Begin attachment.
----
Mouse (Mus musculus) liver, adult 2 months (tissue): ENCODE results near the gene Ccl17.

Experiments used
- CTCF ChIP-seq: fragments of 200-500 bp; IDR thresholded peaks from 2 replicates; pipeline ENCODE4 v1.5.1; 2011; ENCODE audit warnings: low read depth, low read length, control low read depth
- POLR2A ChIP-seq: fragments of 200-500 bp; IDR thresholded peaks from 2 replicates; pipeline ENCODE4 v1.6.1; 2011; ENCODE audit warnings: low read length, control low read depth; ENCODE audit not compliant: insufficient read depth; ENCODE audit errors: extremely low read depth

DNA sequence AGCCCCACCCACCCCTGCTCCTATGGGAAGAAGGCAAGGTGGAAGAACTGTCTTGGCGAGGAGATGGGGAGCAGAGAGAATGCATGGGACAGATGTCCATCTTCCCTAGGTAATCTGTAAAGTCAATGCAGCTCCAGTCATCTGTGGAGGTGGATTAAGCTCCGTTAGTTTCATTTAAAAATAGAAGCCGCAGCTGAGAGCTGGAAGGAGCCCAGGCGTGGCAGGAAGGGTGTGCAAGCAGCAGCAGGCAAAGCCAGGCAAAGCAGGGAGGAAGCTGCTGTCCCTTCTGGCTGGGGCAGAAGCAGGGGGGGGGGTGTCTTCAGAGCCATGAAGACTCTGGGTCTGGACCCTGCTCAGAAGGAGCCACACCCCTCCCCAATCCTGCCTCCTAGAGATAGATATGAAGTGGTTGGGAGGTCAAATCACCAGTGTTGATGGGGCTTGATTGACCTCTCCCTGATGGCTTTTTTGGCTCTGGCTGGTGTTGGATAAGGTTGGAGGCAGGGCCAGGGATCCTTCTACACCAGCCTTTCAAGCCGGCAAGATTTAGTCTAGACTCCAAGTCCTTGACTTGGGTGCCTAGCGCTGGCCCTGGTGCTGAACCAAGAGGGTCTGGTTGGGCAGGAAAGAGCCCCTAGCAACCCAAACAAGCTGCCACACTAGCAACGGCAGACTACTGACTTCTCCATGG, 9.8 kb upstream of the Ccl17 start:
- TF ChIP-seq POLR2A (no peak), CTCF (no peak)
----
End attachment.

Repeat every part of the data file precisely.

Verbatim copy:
Mouse (Mus musculus) liver, adult 2 months (tissue): ENCODE results near the gene Ccl17.

Experiments used
- CTCF ChIP-seq: fragments of 200-500 bp; IDR thresholded peaks from 2 replicates; pipeline ENCODE4 v1.5.1; 2011; ENCODE audit warnings: low read depth, low read length, control low read depth
- POLR2A ChIP-seq: fragments of 200-500 bp; IDR thresholded peaks from 2 replicates; pipeline ENCODE4 v1.6.1; 2011; ENCODE audit warnings: low read length, control low read depth; ENCODE audit not compliant: insufficient read depth; ENCODE audit errors: extremely low read depth

DNA sequence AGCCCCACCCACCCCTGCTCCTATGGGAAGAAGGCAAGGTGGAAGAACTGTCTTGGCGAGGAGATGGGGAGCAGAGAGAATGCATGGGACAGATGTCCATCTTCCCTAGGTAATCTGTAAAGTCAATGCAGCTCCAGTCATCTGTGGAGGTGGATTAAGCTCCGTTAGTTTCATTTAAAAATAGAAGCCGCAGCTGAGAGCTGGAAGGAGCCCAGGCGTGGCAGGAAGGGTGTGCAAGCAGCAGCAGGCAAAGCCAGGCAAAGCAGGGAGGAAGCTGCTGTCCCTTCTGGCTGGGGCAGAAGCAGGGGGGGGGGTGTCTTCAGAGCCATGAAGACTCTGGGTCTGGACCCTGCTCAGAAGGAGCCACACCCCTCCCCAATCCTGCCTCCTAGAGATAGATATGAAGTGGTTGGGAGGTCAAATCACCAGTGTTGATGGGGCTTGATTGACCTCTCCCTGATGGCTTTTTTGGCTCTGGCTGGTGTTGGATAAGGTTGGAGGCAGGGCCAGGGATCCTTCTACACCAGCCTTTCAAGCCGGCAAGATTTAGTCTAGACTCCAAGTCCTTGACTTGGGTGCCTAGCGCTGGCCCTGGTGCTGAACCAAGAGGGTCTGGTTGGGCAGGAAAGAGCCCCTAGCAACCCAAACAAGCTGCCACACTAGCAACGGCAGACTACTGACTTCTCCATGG, 9.8 kb upstream of the Ccl17 start:
- TF ChIP-seq POLR2A (no peak), CTCF (no peak)